The UPA government is not just sitting on a record number of 123 pending bills in Parliament. Its efforts to temporarily bypass Parliament through the ordinance route to bring in its pet laws have hit roadblocks – on one occasion from within.
The government’s biggest embarrassment came when Congress vice-president Rahul Gandhi slammed the ordinance to protect convicted lawmakers as “complete nonsense”, forcing the government to hastily withdraw it.But many other laws have failed to take off and the President had to call for re-promulgations.
The need for re-promulgation arises when the government fails to pass the related bill replacing the ordinance in Parliament. For example, the ordinance to amend the Indian Medical Council Act has been brought in twice in the past three years.
An ordinance to readjust the representation of scheduled castes and scheduled tribes in parliamentary and assembly constituencies has an even better record. It has been re-promulgated twice by President Pranab Mukherjee this year alone.
According to a study by the PRS Legislative Research institute in 2013, there was a sharp rise in the number of ordinances cleared by the UPA government. This year the government has already brought in 11.
Interestingly, last year, when Parliament sessions faced a series of disruptions with the Opposition not allowing the Houses to function properly, the government went ahead with just one ordinance.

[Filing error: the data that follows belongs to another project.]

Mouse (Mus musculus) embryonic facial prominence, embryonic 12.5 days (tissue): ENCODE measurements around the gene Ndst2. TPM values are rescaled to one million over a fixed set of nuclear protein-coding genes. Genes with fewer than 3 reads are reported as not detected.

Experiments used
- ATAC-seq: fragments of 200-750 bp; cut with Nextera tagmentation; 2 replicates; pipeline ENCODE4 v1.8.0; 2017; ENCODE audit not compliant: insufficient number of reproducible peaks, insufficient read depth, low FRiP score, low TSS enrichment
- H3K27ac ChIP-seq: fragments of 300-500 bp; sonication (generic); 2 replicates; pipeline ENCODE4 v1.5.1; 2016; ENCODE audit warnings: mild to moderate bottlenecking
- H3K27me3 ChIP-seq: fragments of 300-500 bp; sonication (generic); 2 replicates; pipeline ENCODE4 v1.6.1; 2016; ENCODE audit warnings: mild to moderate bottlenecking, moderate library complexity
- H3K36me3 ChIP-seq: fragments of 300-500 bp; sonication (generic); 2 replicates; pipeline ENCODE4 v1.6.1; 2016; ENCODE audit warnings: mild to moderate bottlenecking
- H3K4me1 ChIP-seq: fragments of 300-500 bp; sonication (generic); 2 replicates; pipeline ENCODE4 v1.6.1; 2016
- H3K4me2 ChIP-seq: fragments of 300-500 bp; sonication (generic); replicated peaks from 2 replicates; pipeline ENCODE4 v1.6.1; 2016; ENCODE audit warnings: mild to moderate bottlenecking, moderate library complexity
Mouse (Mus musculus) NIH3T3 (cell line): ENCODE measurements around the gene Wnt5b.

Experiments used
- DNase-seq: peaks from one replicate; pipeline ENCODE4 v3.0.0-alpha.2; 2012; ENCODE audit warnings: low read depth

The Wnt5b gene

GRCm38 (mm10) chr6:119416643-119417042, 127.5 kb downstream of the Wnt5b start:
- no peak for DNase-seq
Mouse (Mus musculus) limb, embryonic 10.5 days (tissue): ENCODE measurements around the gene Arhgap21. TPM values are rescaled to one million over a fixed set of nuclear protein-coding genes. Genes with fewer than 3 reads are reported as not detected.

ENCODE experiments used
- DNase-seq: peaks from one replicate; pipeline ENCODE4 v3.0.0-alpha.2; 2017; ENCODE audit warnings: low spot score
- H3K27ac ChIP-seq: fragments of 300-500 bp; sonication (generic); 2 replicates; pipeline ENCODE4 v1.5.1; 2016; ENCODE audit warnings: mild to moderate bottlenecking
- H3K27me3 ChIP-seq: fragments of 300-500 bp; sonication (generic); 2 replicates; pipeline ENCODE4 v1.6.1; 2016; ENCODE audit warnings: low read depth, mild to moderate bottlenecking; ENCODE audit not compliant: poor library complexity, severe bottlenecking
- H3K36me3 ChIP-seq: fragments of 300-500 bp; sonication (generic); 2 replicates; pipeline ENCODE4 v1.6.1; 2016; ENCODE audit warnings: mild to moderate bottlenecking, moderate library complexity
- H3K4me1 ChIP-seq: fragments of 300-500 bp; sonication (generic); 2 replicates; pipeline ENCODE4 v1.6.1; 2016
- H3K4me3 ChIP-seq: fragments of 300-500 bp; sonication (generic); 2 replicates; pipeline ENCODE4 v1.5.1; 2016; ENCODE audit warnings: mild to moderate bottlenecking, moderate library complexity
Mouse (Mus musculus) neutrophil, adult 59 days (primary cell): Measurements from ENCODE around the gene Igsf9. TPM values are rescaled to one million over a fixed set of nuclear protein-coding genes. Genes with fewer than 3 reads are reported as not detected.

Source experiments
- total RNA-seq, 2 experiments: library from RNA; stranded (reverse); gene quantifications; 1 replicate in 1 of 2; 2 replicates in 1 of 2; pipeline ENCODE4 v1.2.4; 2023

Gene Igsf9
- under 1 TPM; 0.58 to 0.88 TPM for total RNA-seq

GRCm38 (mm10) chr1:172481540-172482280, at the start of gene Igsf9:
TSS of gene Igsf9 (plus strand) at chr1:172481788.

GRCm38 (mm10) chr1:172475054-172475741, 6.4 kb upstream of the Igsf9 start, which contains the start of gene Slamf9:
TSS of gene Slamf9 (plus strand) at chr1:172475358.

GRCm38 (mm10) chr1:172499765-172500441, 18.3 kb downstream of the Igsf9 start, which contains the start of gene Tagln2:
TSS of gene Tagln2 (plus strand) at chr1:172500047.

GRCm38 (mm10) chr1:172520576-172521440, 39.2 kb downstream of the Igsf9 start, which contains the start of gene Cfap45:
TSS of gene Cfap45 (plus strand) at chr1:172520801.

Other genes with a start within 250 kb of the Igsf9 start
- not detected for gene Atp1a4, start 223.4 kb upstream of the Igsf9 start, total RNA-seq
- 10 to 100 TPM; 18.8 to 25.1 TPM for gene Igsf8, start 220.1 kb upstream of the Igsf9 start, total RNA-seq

The current winter session of Parliament has three bills that seek to replace related ordinances. With barely 11 working days left in the session, the Opposition may not allow the government to pass these bills, providing another setback for UPA managers ahead of the general elections next year.
“Clearly, this government is trying to avoid Parliament and debates. They are trying to establish the supremacy of the executive over Parliament and this is in total violation of parliamentary norms,” veteran CPI MP Gurudas Dasgupta told HT.
Last July, the corridors of power were abuzz with rumours that President Mukherjee had expressed unhappiness in close quarters about the UPA cabinet having cleared an ordinance on the Securities and Exchange Board of India (SEBI) when the dates for the monsoon session of Parliament had already been notified. The cabinet had cleared two ordinances— on food security and SEBI—ahead of that session.
The food security ordinance came under several rounds of discussions within the Congress, with a large number of leaders expressing reservations about bringing the most important and far-reaching legislation through an ordinance. Top Congress sources admitted that after bringing the ordinance, party managers had to burn the midnight oil to convince the Opposition not to oppose the bill that aims to provide heavily subsidised foodgrains to 65% Indians.
Justifying the ordinance route for the food bill, parliamentary affairs minister Kamal Nath had said, “This bill would benefit 65% of the population of this country (but) the BJP never let it happen. We should not delay it even by a day and the constitutional provision of an ordinance is there.”
UPA sources argued that the ruling dispensation had to resort to the ordinance route on several occasions. “We are hamstrung in the Rajya Sabha as we have been in a minority in the Upper House for nearly three years. Besides, the relentless disruptions by the Opposition have closed other options,” said a UPA source.